Thursday, October 05, 2006

Checking for Celiac Disease

By Brandi M. Seals

Celiac disease is a serious condition that often goes undiagnosed, yet can seriously affect the health of your child. It is imperative that parents look for signs of celiac disease and notify their pediatrician immediately.

Celiac disease is not a simple food allergy. It is a genetically inheritable disease that causes damage to the mucosal lining in the small intestine. The damage often results in the malabsorption of nutrients and leads to malnutrition despite eating a healthy diet. While the trait for celiac disease is present at birth, it may become active at any age.

Approximately 1 in 133 people have celiac disease yet only around 3% of them have been diagnosed.

Celiac disease is caused by sensitivity to gluten. Gluten is a term for the storage proteins found in many grains. The proteins vary by grain, for example it is the hordein in barley and avenin in oats. Each is slightly different, but the term gluten refers to all of these proteins.

Damage to the small intestine in those with celiac disease is slow to develop but it is generally caused by an immune system reaction. In most cases the damage caused before diagnosis is reversible and normal bowel function can commence.

The potential to develop celiac disease is present from birth onward though its onset can occur at any age. No one really knows what causes the celiac disease to become active, but we do know that three things are required for a person to develop celiac disease:

1.) A genetic disposition
2.) A trigger
3.) A diet containing wheat, barley, rice and oats

No one really knows what triggers may cause the onset of the disease, but some possibilities include: puberty, pregnancy, surgery, increase consumption of wheat, barley, rice and oats or having an inappropriate immune system response to an infection.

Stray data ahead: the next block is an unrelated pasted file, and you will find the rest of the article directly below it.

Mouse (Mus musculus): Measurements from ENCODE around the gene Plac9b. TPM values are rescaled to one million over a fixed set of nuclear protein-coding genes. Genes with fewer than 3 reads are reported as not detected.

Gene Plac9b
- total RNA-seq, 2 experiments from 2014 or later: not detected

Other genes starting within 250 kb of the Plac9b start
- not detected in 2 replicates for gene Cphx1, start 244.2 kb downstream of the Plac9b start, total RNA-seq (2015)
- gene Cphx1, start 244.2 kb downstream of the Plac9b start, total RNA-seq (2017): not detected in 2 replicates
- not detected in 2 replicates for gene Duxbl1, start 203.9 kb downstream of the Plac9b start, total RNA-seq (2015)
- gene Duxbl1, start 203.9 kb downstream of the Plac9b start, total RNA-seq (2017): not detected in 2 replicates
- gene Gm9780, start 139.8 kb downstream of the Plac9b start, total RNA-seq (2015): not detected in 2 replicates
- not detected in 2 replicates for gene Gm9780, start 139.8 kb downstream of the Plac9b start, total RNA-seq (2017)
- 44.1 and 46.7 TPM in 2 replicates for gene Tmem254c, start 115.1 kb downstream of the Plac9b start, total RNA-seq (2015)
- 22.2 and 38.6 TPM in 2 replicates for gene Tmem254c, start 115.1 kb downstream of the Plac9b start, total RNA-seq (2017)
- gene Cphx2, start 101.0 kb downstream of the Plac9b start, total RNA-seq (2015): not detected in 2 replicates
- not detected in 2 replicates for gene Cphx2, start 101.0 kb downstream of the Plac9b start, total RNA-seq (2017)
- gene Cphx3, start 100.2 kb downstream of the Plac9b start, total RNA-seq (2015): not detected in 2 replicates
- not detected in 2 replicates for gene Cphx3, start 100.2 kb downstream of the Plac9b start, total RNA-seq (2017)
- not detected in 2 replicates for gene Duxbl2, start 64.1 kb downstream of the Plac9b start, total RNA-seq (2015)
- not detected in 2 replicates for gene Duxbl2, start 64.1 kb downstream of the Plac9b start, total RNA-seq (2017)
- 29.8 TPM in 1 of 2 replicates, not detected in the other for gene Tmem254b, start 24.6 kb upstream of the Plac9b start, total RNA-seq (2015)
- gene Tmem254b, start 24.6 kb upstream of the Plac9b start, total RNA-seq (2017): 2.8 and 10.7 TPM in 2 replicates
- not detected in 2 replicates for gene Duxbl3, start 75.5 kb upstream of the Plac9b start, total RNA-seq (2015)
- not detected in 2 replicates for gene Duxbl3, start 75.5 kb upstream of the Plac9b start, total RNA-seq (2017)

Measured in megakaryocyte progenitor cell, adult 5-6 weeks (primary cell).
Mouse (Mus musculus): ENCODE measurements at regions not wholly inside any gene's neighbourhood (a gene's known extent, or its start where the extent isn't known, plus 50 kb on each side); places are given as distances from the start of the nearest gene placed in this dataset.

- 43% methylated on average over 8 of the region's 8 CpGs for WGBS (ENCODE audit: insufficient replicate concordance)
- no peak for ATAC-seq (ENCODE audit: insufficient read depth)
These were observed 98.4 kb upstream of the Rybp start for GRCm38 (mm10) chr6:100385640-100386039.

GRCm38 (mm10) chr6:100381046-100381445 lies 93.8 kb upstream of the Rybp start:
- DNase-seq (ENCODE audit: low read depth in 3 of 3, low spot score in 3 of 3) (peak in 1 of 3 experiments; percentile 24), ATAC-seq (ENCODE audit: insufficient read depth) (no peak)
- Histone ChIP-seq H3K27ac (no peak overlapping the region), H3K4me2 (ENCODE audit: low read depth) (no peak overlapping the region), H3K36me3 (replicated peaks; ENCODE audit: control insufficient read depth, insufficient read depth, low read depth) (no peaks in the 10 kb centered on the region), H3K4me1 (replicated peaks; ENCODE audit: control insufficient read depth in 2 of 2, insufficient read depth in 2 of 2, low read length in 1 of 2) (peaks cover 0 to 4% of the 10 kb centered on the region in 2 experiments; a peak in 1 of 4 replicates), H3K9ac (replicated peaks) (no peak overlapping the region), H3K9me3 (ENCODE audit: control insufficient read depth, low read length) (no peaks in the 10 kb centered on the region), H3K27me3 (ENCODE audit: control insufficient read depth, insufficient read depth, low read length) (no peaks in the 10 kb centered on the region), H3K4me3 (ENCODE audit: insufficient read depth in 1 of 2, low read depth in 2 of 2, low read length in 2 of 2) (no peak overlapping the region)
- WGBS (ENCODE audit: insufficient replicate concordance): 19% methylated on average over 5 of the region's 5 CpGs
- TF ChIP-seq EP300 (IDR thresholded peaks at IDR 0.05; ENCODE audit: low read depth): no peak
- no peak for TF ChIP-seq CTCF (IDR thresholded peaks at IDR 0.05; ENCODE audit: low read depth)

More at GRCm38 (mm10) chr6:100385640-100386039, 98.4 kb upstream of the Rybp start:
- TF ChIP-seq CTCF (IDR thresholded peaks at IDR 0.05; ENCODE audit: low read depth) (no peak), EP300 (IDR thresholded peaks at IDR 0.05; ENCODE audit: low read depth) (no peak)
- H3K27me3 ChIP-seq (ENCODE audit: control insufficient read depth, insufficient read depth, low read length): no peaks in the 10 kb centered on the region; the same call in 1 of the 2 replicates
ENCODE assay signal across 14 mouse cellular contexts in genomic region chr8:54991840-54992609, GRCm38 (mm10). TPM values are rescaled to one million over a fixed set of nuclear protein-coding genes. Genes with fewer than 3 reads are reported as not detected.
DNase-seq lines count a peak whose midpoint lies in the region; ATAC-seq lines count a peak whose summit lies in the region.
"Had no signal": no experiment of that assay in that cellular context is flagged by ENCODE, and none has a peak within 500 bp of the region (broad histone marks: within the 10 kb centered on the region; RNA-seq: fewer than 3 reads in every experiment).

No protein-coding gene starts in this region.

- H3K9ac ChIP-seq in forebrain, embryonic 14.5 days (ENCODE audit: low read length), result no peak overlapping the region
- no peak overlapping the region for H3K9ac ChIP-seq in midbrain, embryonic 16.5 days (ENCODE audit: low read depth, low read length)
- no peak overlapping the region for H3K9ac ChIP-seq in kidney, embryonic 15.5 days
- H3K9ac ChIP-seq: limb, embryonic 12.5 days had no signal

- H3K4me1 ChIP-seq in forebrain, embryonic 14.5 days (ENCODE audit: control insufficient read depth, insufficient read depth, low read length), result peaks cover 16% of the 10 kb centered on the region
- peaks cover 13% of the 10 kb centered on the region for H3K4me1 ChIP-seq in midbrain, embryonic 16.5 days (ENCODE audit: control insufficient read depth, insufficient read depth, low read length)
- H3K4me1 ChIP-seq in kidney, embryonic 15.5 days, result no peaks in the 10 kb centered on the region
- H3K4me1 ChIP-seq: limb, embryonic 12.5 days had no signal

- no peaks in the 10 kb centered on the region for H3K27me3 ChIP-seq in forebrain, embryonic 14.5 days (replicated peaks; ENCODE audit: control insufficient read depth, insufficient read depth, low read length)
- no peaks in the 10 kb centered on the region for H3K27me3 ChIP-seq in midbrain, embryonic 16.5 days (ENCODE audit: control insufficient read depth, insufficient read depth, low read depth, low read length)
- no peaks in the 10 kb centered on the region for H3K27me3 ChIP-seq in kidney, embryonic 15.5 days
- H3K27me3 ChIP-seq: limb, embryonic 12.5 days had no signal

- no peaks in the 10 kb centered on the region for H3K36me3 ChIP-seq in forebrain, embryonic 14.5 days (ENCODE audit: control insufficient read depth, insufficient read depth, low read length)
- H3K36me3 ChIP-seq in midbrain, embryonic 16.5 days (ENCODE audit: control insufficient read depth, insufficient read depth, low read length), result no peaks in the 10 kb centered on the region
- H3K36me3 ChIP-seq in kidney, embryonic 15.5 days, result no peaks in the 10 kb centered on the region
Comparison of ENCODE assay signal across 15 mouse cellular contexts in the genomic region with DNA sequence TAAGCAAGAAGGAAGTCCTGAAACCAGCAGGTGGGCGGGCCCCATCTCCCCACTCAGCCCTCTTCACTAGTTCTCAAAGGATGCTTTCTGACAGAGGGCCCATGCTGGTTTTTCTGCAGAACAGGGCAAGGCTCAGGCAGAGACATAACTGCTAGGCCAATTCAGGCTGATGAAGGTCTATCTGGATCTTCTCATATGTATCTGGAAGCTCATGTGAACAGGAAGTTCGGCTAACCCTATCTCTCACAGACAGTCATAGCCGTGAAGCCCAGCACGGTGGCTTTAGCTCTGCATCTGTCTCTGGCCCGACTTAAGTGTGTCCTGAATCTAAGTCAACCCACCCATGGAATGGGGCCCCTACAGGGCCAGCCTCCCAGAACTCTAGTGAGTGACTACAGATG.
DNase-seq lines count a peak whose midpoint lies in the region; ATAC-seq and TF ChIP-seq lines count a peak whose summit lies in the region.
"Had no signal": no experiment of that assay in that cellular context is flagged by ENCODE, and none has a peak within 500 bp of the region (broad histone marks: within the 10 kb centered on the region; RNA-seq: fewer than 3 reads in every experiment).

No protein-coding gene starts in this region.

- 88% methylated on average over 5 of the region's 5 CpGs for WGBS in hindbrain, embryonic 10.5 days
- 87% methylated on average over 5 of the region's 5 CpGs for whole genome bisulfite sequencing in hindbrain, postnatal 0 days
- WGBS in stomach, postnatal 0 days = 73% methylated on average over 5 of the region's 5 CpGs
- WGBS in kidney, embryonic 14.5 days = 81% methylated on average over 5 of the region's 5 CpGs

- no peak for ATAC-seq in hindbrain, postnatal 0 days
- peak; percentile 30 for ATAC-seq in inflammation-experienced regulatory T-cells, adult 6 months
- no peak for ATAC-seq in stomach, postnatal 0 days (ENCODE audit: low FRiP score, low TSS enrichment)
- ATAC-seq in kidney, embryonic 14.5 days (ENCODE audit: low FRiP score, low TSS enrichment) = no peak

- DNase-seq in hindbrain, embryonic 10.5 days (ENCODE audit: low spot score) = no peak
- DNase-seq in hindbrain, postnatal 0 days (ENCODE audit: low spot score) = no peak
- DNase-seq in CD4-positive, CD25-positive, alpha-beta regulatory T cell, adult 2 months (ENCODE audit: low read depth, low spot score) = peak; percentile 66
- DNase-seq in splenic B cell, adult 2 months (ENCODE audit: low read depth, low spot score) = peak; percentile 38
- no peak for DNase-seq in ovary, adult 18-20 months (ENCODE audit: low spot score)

It is interesting to note that more women are diagnosed with celiac disease than men.

Celiac disease is life-long condition that currently can only be treated by is a strict gluten-free lifestyle.

There are no set symptoms for celiac disease. They vary widely among patients, and some do not experience any symptoms at all. The severity and type of symptoms are based largely on the amount of damage that has been done to the intestine and the length of time nutrients have not been absorbed correctly.

Symptoms that some patients experience include:
Abdominal cramping/bloating
Abdominal distention
Passing gas
Gluten ataxia
Mouth sores or cracks in the corners
Back pain and muscle cramps
Constipation
Night blindness
Decreased ability to clot blood
Dry Skin
Diarrhea
Tooth enamel defects
Dehydration

If you suspect your child may have celiac disease because of symptoms or because you or your spouse has it, contact your pediatrician for a diagnosis.

It is not surprising that those with sensitivities to gluten may also have other sensitivities. Those with celiac disease often also experience problems with lactose intolerance, mold, and food allergies.

Those with celiac disease that go untreated are likely to develop associated immune-related conditions. There is an association between celiac disease and diabetes and thyroid disease. Occasionally those with celiac disease were also found to have spleen problems and some neurological disorders. Most often, untreated celiac disease results in anemia, rheumatoid arthritis and osteoporosis.

If your child is diagnosed with celiac disease, he or she will need to start living a gluten free lifestyle. There is no medication or surgery that will cure celiac disease. A radical diet change is the only way to go.

You may be surprised to find all the foods gluten is in. Gluten can be found in breads, cookies, pastas and any other grain product. Gluten is also found it more unusual places like soy sauce and French fries.

To practice a gluten-free lifestyle it is imperative that you and your child learn to read food labels. Contact the Celiac Sprue Organization (www.csaceliacs.org) for information on reading labels, living with celiac disease and even several gluten-free recipes.

The good news is that there are hundreds of naturally gluten-free foods available. And, in recent years there has been more of an effort to create gluten-free pastas and other foods that would have previously been off limits. They are made from gluten-free grains and are now available at most grocery stores.

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